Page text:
Trump’s trade war may kill 900,000 by 2020 — and drive economy into recession

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President Trump’s trade war has cost the United States economy 300,000 jobs, according to an analysis by the financial forecasting firm Moody’s Analytics.

Trump’s trade war with China has cost the economy nearly 300,000 jobs, compared to estimated employment levels absent the tit-for-tat tariffs, according to the report. That includes both jobs that have been eliminated and jobs that would have been created under improved economic conditions.

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Moody’s chief economist, Mark Zandi, told Yahoo Finance that the trade war will cost the United States 450,000 jobs by the end of 2019 and 900,000 jobs by the end of 2020 if current trends continue.

The hardest-hit industries would be manufacturing, warehousing and retail. 

The report also estimates there is a 35 percent chance that the trade war will escalate, which could be even more economically devastating. Trump has already announced another round of tariffs on Chinese products, and is pushing to increase tariffs on European products as well.

“Given the high-stakes game of chicken, it is not difficult to imagine a darker scenario in which tariffs on all U.S.-China trade rise further and additional nontariff barriers are imposed,” the report said, warning that China may ban certain U.S. exports, revoke licenses from American firms, and sell the country’s holdings of the U.S. national debt.

Under the escalation scenario, Moody’s predicts that the United States would face a deep recession even if the Federal Reserve intervenes by quickly slashing interest rates.

Trump has claimed that the tariffs are leverage to get a better trade deal with China. But trade talks have repeatedly stalled and financial firms have soured on the prospect that any deal will get done.

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“We remain skeptical that [Chinese President] Xi will be willing to accept any deal, even one that is limited in scope, with Trump going forward,” the financial firm Beacon Policy Advisors recently told clients, according to Yahoo. 

Trump claimed just last month that “we are winning, big time, against China” but the numbers contradict his claims. Funds raised from the Chinese tariffs are not even enough to cover the bailouts of farmers hit hard by the trade war, while the trade deficit with China has continued to increase

Employment data backs up Moody’s report. The economy has created 1.3 million jobs this year, compared to 1.9 million during the same period last year. Despite Trump’s claims that the economy is booming, GDP growth has fallen to 1.6 percent, far short of the 3 percent that the administration repeatedly promised, and could fall to 1 percent or lower by the end of the year, Yahoo Finance reports.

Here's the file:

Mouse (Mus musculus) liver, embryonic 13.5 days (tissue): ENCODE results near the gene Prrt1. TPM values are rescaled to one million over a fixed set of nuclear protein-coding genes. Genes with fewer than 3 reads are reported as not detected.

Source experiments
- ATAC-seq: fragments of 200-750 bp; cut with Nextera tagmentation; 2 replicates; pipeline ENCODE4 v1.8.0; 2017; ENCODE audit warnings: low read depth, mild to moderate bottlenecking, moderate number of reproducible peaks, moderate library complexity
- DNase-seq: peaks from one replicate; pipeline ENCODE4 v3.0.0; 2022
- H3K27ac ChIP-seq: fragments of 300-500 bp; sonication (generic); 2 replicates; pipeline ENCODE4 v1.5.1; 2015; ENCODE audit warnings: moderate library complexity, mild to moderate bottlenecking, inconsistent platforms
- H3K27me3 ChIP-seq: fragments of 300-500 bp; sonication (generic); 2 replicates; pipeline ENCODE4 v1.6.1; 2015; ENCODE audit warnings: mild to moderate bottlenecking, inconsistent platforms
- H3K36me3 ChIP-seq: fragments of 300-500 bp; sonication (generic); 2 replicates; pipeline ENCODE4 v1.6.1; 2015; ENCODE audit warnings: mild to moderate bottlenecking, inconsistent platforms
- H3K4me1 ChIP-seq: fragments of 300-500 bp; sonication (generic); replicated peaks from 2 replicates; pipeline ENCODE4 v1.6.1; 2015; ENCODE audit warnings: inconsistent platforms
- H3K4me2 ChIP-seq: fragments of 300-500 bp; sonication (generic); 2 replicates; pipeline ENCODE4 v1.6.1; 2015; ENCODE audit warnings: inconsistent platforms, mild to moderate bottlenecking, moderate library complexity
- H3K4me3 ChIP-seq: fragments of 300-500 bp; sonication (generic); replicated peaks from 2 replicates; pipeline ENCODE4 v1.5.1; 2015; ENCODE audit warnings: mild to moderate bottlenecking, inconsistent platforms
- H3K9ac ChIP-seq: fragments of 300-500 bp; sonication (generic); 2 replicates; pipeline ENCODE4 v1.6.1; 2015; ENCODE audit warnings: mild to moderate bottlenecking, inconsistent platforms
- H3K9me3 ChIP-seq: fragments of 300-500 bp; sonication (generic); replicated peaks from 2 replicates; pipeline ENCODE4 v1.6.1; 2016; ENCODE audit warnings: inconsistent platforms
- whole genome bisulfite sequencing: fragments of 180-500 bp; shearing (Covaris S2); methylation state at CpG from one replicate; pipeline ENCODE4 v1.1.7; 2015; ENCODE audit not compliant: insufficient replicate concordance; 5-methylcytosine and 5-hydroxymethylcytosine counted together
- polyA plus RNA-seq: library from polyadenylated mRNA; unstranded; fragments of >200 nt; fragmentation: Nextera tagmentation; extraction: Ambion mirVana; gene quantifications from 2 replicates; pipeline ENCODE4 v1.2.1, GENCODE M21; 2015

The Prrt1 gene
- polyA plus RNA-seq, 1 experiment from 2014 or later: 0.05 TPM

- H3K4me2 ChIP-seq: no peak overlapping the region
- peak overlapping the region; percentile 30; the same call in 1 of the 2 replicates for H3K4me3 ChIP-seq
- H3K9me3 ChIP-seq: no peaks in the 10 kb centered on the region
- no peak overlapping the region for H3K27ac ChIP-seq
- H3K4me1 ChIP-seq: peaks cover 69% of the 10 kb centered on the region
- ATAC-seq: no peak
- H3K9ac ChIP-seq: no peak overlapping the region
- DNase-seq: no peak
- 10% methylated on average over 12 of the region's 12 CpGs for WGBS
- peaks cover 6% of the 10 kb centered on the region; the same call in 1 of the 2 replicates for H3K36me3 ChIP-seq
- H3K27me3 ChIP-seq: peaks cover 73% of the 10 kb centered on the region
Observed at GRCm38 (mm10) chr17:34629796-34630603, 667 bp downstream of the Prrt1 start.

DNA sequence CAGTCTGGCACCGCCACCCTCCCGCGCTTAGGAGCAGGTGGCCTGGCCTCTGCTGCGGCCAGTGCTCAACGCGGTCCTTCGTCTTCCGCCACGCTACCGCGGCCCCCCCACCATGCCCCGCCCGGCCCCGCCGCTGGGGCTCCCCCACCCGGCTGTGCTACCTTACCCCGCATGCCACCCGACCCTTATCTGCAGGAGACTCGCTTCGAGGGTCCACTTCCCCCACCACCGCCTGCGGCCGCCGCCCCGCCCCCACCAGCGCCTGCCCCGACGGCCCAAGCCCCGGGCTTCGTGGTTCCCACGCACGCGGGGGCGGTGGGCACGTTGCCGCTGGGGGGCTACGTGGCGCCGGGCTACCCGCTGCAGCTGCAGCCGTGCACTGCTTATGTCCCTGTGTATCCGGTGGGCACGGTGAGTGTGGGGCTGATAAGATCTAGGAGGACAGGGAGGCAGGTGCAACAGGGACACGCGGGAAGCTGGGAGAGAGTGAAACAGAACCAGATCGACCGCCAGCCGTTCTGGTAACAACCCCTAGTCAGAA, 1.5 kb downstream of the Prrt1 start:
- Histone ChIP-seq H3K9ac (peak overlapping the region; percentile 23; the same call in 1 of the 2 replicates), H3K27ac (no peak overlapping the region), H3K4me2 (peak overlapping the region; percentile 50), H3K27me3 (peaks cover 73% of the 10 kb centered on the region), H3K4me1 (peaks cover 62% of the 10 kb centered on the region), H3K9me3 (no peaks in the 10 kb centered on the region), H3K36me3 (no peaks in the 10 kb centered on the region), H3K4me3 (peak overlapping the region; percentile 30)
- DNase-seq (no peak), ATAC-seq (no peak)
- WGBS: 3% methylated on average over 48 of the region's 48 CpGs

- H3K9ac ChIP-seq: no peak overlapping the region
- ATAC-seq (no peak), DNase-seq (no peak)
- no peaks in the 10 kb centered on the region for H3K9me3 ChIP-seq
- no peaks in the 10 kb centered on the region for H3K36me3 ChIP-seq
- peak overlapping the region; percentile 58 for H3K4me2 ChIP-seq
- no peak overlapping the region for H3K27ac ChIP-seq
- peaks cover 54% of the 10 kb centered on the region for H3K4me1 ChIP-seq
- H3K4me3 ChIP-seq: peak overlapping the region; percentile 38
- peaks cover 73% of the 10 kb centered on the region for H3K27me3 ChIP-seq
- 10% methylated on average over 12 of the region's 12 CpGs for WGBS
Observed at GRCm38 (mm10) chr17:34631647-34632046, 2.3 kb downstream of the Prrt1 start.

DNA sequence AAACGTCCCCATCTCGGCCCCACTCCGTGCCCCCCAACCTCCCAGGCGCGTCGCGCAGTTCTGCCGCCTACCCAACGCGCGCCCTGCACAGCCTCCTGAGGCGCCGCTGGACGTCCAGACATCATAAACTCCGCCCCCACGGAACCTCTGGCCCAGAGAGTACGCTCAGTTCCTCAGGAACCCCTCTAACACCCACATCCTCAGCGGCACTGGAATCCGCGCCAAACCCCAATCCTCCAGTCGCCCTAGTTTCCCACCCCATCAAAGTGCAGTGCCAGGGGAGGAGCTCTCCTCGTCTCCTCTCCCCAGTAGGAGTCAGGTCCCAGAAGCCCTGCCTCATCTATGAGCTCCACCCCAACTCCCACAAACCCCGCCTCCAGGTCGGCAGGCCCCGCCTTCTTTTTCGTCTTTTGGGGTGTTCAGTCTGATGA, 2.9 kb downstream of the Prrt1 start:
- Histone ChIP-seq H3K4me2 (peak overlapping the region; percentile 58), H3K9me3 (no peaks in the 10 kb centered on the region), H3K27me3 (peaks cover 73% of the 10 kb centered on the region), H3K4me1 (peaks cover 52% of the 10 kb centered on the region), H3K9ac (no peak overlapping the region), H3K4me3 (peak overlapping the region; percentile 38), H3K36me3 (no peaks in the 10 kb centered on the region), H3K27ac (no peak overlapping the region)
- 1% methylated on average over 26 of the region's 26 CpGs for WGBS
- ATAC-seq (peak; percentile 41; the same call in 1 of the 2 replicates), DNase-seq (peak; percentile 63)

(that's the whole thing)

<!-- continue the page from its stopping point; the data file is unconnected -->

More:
While banks are predicting a recession to hit the economy in the near future as a result of the trade war, data shows that the U.S. manufacturing sector has already entered a recession after contracting for two consecutive quarters. The problem is only getting worse, not better. A survey of purchasing managers showed that production and new orders continued to plummet in the beginning of the current quarter. The latest jobs report showed that the manufacturing sector added just 3,000 jobs in August, compared to an average of 22,000 jobs per month last year. 

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Trump also claimed his policies would spark an investor boom but Yahoo notes that business investment growth has fallen to its lowest level since President Obama was in office.

Trump’s latest tariffs will also hit consumers much harder than previous increases. Earlier this month, Trump imposed a 15 percent tariff on finished consumer goods like clothes, shoes and appliances. Another set of tariffs is set to go into effect in December, affecting electronics and smartphones. Along with the Chinese tariffs already set in motion, Trump has threatened to impose a tariff on European cars and has proposed a 100 percent tariff on European goods like wine, cheese, olive oil and meat.

A study by the National Foundation for American Policy found that the tariffs that are already finalized would cost American consumers thousands of dollars a year, not even counting the threatened tariffs and potential escalation thereof.

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“The tariffs will cost the average household $2,031 per year, and will be recurring so long as the tariffs stay in effect,” the report said. “If all tariffs threatened by the Trump administration are imposed, combined with the current tariffs in place, the annual cost to U.S. consumers would be $461.1 billion and the cost for the average household would be $3,614.”